On 18 November 2020, Asia Centre, in partnership with the Japan Foundation, convened the 3rd ASEAN-Japan Roundtable on the topic of “ASEAN-Japan relations: The Impact of the COVID-19 pandemic”, the video of which can be viewed here.
Experts in ASEAN-Japan relations came together to discuss the impact of COVID-19 in Japanese society and Japan’s relationship with ASEAN countries in terms of economy, geopolitical developments and people-to-people relations.
Dr. Robin Ramcharan, Executive Director, Asia Centre, welcomed the speakers and participants in his opening remarks that recapped the content of the Centre’s 1st and 2nd ASEAN-Japan round tables held in 2017 and 2019. In introducing the 3rd Roundtable, Dr. Ramcharan pointed to recent developments in ASEAN-Japan relations in the context of the Japanese Prime Minister’s latest visit to Southeast Asia.
The speakers at the Roundtable made the following points:
Prof. Saul Takahashi, Osaka Jogakuin University: He pointed to the shift in attitude needed by Japanese policymakers to promote human dignity towards migrant workers thereby creating a strong Japan-ASEAN relationship. Prof. Takahashi said that the travel restrictions placed on foreign residents in Japan who were migrants, spouses and students was an infringement of their human rights.
Dr. David Malitz, BALAC,Chulalongkorn University: He examined the shift in Japanese investment, due to COVID-19, from Thailand to Indonesia and Vietnam. Dr. Malitz’s comments further noted the shift from manufacturing towards the service, education, and human resource sectors.
Dr. Saikaew Thipakorn, Director, Japan-ASEAN Studies Centre, Chulalongkorn University: She examined COVID-19’s impact on the daily lives of people in Japan and in the ASEAN countries. Dr. Thipakorn discussed the ‘new normal’, influenced by the impact of digital- literacy and divide, and further addressed self-sufficiency policies. Dr. Thipakorn noted, these developments raise questions about who should standardize digital regulation and how to promote self-sufficiency without disrupting globalisation.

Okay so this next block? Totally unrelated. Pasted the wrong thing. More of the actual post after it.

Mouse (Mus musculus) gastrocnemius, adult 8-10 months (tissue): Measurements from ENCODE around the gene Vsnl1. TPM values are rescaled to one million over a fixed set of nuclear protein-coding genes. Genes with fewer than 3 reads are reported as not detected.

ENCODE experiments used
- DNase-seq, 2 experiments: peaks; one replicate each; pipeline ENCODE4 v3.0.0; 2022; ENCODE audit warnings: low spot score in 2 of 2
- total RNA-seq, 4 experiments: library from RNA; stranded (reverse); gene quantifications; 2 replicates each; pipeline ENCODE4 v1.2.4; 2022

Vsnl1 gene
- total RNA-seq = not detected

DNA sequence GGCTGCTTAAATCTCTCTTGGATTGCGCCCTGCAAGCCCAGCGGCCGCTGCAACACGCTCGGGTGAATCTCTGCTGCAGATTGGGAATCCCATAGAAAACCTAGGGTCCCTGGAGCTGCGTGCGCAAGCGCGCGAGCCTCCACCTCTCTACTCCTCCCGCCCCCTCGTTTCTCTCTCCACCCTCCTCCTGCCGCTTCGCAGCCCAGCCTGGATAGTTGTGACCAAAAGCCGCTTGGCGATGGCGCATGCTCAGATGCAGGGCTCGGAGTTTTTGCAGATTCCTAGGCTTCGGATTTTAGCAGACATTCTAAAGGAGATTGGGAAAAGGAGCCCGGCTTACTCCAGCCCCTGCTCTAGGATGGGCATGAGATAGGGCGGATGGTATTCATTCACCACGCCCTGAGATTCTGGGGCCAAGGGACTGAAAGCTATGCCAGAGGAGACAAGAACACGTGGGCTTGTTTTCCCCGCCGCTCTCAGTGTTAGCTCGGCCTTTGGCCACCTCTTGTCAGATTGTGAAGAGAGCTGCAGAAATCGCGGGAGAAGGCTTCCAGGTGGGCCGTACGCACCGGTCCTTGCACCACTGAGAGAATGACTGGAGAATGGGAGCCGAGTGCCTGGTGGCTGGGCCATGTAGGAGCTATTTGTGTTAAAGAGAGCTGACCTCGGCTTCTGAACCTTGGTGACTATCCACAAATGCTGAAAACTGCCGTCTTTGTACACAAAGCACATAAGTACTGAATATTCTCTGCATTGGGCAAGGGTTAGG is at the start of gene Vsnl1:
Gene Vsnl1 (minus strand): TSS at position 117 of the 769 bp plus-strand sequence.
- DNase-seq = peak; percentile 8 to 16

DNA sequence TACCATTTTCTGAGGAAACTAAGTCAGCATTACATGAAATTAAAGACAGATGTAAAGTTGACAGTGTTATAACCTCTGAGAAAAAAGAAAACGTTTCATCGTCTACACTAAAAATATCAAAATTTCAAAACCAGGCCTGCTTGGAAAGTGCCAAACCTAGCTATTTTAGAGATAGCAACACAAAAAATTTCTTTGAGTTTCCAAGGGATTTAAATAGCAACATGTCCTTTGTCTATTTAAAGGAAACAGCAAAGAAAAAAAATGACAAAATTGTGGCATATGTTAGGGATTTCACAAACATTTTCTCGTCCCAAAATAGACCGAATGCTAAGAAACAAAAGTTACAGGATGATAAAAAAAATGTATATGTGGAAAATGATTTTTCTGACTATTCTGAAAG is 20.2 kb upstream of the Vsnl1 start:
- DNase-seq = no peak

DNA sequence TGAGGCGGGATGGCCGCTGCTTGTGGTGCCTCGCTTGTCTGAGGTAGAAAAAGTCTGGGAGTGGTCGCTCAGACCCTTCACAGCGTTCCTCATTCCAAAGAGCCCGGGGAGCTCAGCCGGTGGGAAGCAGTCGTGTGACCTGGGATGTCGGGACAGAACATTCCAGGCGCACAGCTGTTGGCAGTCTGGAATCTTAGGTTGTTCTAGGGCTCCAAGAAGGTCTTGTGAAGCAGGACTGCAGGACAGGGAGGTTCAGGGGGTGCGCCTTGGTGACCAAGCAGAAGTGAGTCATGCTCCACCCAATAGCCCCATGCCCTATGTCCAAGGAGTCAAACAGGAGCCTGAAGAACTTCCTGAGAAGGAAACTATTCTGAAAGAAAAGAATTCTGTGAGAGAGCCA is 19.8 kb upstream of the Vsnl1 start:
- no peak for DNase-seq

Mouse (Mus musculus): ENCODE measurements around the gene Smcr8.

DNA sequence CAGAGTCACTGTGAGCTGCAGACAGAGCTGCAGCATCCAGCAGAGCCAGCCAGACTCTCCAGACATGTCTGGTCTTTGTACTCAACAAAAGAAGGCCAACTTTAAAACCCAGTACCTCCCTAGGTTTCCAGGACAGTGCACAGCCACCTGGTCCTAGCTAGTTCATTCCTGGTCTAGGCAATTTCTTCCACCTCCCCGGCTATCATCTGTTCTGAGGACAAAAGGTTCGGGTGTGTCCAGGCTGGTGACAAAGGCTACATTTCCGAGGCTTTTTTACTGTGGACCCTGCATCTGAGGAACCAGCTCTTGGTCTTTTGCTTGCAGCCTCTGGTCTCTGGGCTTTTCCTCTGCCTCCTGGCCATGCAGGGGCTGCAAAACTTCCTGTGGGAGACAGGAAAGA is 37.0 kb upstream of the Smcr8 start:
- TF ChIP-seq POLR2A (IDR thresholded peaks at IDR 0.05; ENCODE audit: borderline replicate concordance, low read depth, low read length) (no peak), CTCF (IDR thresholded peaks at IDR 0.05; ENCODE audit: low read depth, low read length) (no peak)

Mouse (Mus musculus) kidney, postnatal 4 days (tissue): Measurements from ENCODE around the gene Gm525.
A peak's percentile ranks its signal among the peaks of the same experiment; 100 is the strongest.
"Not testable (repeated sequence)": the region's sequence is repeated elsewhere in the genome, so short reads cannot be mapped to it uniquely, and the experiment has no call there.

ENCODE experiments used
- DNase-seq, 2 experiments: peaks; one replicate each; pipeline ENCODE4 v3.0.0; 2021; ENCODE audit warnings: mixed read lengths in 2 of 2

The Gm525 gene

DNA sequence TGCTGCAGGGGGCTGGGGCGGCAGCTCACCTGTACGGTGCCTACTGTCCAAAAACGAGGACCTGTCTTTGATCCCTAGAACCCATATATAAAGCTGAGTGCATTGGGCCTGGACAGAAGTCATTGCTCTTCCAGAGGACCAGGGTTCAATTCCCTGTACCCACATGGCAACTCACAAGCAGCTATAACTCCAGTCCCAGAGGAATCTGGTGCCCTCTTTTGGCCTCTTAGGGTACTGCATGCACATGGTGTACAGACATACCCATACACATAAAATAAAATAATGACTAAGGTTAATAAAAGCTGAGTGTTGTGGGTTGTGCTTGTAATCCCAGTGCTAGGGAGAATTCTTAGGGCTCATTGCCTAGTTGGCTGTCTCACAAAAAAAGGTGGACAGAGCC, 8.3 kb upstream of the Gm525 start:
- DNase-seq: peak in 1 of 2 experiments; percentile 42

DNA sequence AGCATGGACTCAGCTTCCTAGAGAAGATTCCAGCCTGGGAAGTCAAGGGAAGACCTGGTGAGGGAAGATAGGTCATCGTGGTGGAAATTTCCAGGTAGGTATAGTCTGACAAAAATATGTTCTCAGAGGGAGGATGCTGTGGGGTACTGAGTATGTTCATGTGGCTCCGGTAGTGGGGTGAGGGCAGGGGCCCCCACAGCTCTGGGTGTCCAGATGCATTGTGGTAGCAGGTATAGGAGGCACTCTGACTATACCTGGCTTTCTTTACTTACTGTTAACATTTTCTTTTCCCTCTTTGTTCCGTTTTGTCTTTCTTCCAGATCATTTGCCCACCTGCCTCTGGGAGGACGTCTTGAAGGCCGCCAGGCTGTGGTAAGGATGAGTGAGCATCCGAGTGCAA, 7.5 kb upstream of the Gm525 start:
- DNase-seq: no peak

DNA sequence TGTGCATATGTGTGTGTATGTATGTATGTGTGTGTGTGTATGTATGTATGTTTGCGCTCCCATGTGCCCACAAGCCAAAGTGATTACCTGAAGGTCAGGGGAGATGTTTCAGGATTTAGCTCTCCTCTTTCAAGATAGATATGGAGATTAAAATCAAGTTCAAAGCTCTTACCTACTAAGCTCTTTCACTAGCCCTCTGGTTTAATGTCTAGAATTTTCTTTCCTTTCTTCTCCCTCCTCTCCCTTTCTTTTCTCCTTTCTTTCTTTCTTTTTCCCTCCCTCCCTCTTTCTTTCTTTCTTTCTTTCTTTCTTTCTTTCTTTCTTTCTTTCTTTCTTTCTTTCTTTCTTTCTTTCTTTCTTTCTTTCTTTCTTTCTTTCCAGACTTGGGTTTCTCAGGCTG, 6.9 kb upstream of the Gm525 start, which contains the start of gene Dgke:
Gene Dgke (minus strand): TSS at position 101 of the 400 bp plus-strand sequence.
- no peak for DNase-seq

Akiko Sato, Human Rights Now: She examined the impact of the COVID-19 pandemic on Japan’s economy and human rights issues. Japan has experienced the human rights violations of migrant workers, children, women, persons with disabilities and privacy issues in its business sector. To rectify these issues, Ms. Sato prescribed that Japan learn from the human rights institutions in ASEAN which can build on the existing Japan-ASEAN economic relationship.
Prof. Taro Mochizuki, Osaka University: He presentedthe philosophical perspective of COVID-19 as a war between citizens and soldiers. This war can lead to a shift in identity from citizen to soldier, as aligned with authoritarianism. Prof. Mochizuki emphasised that instead of using the war metaphor, civil solidarity and civic duty should be promoted while international and regional solidarity should be strengthened on a civil level.
The main takeaway of the event is that the mutual collaboration between Japan and the ASEAN countries should be promoted to both maintain existing relationships and tackle the impact of the COVID-19 pandemic. However, this relationship should be based on a mutual understanding and respect of each other which currently is far from satisfactory.
This event is the 3rd ASEAN-Japan Roundtable convened by Asia Centre with the support of Japan Foundation. The Centre has convened two earlier events:
2017: 1st ASEAN-Japan Roundtable: Multipolar Asia-Pacific Century, that focused on ASEAN-Japan economic and business relations in relation to human rights
2019: 2nd ASEAN-Japan Roundtable: Competing for Influence in SEA that discussed Japan’s non-economic approach to maintaining relations with ASEAN.
Asia Centre looks forward to partnering with the Japan Foundation to convene future events.